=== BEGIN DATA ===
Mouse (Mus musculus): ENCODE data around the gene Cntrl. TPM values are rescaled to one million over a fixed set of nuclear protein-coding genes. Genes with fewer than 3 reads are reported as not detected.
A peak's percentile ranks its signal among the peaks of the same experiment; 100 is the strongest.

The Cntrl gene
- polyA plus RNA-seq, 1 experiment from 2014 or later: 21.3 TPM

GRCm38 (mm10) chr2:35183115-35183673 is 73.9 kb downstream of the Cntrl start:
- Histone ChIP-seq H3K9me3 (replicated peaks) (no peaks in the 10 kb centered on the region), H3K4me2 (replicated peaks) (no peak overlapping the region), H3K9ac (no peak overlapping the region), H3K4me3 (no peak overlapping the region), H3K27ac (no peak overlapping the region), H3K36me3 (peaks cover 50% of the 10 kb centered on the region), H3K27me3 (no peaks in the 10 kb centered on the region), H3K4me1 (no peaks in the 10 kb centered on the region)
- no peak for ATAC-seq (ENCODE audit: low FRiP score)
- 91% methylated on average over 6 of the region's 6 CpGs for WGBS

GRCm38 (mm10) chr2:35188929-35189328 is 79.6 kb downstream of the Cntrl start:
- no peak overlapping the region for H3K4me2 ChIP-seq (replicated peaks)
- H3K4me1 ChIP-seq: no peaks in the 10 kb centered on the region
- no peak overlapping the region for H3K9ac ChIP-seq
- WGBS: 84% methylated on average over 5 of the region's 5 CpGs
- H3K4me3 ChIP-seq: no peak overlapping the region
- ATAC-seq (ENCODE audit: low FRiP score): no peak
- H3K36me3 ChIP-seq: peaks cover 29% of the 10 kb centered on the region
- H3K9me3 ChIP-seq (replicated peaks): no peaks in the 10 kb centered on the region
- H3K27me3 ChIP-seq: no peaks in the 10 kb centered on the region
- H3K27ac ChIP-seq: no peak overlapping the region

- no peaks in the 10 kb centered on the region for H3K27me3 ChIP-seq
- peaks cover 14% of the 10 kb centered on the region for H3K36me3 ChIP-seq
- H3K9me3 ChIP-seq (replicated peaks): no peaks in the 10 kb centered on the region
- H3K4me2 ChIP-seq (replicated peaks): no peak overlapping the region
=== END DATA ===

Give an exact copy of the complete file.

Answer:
Mouse (Mus musculus): ENCODE data around the gene Cntrl. TPM values are rescaled to one million over a fixed set of nuclear protein-coding genes. Genes with fewer than 3 reads are reported as not detected.
A peak's percentile ranks its signal among the peaks of the same experiment; 100 is the strongest.

The Cntrl gene
- polyA plus RNA-seq, 1 experiment from 2014 or later: 21.3 TPM

GRCm38 (mm10) chr2:35183115-35183673 is 73.9 kb downstream of the Cntrl start:
- Histone ChIP-seq H3K9me3 (replicated peaks) (no peaks in the 10 kb centered on the region), H3K4me2 (replicated peaks) (no peak overlapping the region), H3K9ac (no peak overlapping the region), H3K4me3 (no peak overlapping the region), H3K27ac (no peak overlapping the region), H3K36me3 (peaks cover 50% of the 10 kb centered on the region), H3K27me3 (no peaks in the 10 kb centered on the region), H3K4me1 (no peaks in the 10 kb centered on the region)
- no peak for ATAC-seq (ENCODE audit: low FRiP score)
- 91% methylated on average over 6 of the region's 6 CpGs for WGBS

GRCm38 (mm10) chr2:35188929-35189328 is 79.6 kb downstream of the Cntrl start:
- no peak overlapping the region for H3K4me2 ChIP-seq (replicated peaks)
- H3K4me1 ChIP-seq: no peaks in the 10 kb centered on the region
- no peak overlapping the region for H3K9ac ChIP-seq
- WGBS: 84% methylated on average over 5 of the region's 5 CpGs
- H3K4me3 ChIP-seq: no peak overlapping the region
- ATAC-seq (ENCODE audit: low FRiP score): no peak
- H3K36me3 ChIP-seq: peaks cover 29% of the 10 kb centered on the region
- H3K9me3 ChIP-seq (replicated peaks): no peaks in the 10 kb centered on the region
- H3K27me3 ChIP-seq: no peaks in the 10 kb centered on the region
- H3K27ac ChIP-seq: no peak overlapping the region

- no peaks in the 10 kb centered on the region for H3K27me3 ChIP-seq
- peaks cover 14% of the 10 kb centered on the region for H3K36me3 ChIP-seq
- H3K9me3 ChIP-seq (replicated peaks): no peaks in the 10 kb centered on the region
- H3K4me2 ChIP-seq (replicated peaks): no peak overlapping the region